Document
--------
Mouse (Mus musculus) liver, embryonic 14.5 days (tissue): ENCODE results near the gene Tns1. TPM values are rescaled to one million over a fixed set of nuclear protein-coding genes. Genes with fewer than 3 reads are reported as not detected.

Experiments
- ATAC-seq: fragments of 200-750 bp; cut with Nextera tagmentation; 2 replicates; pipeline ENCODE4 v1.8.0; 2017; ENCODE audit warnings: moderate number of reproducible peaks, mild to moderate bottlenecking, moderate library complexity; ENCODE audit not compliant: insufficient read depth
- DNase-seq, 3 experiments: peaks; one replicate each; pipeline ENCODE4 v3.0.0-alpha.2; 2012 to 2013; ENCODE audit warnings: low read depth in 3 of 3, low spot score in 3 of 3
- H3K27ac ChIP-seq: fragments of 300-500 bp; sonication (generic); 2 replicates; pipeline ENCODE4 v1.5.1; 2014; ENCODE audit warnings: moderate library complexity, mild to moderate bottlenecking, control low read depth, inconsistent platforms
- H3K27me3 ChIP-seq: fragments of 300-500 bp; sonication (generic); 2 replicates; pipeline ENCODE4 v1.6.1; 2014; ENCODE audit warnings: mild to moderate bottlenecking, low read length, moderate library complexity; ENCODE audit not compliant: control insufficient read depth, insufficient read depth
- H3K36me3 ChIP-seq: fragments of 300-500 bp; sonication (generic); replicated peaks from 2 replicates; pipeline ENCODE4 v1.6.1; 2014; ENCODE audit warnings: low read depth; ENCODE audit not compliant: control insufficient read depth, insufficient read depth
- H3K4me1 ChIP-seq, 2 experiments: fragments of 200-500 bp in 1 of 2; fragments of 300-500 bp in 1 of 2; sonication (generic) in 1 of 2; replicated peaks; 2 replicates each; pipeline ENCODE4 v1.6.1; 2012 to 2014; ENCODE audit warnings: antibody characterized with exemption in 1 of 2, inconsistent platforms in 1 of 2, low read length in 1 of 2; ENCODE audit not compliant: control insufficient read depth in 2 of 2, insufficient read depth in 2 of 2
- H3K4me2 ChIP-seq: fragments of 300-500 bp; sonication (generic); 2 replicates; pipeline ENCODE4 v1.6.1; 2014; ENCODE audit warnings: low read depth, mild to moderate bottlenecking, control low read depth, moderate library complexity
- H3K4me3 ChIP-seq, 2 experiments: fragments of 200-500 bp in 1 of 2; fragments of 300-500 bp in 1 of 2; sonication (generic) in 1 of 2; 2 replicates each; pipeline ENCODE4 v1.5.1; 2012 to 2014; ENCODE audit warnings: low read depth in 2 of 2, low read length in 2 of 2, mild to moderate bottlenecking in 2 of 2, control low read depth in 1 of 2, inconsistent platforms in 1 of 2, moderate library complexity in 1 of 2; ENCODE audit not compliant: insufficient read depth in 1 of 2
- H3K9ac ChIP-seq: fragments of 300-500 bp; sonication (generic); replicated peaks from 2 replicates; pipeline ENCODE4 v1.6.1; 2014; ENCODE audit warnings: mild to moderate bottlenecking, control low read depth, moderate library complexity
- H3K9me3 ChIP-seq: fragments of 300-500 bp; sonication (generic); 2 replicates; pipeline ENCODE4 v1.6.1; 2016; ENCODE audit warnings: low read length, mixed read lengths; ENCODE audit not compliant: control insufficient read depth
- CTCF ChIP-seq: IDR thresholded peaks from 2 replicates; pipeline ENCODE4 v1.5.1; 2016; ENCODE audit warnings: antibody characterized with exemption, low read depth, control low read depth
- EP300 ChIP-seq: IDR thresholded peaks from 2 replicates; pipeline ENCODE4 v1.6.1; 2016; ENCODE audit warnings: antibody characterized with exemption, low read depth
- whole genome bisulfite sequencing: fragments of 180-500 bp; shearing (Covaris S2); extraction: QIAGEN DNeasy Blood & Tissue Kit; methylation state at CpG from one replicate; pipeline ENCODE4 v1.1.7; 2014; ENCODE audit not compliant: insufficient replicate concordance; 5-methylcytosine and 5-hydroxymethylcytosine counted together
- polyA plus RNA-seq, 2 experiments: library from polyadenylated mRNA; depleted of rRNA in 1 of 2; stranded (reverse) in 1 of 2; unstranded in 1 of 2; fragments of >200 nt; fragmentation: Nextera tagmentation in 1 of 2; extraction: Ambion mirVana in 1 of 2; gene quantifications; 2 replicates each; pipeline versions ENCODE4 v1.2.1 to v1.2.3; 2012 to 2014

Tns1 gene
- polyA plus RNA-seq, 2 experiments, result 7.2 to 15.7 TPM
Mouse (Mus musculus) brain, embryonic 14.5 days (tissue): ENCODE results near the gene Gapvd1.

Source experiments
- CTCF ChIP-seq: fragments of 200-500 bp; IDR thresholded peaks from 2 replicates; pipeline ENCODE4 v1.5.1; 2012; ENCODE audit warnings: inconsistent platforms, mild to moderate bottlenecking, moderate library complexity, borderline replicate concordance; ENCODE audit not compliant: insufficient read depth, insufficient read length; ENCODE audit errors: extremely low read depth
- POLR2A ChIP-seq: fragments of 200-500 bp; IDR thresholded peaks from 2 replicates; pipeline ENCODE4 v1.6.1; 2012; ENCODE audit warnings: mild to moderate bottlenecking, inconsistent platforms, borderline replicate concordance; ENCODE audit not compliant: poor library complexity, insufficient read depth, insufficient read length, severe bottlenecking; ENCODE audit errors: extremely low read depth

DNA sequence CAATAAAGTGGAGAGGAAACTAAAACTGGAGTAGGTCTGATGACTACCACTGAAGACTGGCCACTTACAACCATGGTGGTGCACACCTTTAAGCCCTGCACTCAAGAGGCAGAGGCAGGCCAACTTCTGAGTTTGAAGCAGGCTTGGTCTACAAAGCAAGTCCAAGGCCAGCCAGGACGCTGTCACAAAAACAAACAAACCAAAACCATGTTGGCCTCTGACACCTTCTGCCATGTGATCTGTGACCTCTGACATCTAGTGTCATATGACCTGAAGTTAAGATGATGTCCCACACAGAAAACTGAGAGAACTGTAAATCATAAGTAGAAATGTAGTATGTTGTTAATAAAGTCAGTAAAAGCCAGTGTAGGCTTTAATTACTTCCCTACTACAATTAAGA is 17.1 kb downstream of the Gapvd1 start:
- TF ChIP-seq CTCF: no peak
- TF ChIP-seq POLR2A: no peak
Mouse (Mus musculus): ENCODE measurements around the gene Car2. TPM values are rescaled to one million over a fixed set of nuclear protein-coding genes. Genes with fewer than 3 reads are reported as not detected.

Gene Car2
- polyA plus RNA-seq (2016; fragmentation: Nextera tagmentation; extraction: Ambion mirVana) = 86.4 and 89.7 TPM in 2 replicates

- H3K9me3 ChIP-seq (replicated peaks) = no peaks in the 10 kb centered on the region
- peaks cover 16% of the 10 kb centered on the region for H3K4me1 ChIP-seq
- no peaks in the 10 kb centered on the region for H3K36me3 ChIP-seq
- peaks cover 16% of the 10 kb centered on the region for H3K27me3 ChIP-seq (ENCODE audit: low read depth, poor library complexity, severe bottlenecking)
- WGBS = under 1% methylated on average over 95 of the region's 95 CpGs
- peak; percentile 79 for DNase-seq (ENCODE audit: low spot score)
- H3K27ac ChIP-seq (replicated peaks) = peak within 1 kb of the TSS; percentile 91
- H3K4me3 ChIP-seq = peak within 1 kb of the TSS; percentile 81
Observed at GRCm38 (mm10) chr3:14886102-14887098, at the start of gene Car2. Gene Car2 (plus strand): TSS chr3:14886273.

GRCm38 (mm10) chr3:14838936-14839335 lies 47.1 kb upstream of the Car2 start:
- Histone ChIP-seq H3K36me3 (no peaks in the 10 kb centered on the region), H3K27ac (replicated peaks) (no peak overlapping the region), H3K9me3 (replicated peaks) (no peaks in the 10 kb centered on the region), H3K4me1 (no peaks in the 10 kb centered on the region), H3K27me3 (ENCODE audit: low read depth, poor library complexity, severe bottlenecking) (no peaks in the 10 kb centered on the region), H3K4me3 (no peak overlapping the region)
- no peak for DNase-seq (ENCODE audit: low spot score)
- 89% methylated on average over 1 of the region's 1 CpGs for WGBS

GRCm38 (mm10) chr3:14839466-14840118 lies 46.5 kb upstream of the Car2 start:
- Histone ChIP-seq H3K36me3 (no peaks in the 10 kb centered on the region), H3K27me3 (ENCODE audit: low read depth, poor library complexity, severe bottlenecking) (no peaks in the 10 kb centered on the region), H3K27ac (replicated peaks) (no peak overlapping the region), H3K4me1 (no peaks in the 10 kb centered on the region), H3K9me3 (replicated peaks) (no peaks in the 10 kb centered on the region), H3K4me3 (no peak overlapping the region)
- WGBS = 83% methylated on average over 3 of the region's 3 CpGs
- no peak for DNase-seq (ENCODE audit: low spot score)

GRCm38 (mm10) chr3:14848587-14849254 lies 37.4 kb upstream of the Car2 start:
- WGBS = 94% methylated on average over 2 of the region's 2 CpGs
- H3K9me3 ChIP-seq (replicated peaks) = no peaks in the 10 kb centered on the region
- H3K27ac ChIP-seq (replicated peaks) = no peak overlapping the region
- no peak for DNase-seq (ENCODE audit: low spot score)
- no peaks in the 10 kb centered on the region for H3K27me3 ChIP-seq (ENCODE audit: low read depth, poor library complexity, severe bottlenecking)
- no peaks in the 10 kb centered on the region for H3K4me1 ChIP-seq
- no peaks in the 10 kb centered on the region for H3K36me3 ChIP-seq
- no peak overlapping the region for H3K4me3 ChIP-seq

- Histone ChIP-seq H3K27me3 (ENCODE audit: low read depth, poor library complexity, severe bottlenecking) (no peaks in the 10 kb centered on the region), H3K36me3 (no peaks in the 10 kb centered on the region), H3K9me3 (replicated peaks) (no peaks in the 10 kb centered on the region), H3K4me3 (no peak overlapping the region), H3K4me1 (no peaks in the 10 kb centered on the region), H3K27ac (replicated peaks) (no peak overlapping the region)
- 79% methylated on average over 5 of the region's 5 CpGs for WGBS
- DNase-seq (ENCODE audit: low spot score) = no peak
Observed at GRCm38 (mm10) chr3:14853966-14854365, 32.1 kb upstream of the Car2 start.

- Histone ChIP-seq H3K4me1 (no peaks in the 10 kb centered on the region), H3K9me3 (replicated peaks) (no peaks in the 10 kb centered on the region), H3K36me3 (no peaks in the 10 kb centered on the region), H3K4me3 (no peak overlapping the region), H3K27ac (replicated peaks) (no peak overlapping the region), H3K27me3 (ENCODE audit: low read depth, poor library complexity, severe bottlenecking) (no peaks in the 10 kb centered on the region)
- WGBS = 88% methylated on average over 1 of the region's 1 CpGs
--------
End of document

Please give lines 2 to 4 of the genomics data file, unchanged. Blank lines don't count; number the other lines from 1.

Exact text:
Experiments
- ATAC-seq: fragments of 200-750 bp; cut with Nextera tagmentation; 2 replicates; pipeline ENCODE4 v1.8.0; 2017; ENCODE audit warnings: moderate number of reproducible peaks, mild to moderate bottlenecking, moderate library complexity; ENCODE audit not compliant: insufficient read depth
- DNase-seq, 3 experiments: peaks; one replicate each; pipeline ENCODE4 v3.0.0-alpha.2; 2012 to 2013; ENCODE audit warnings: low read depth in 3 of 3, low spot score in 3 of 3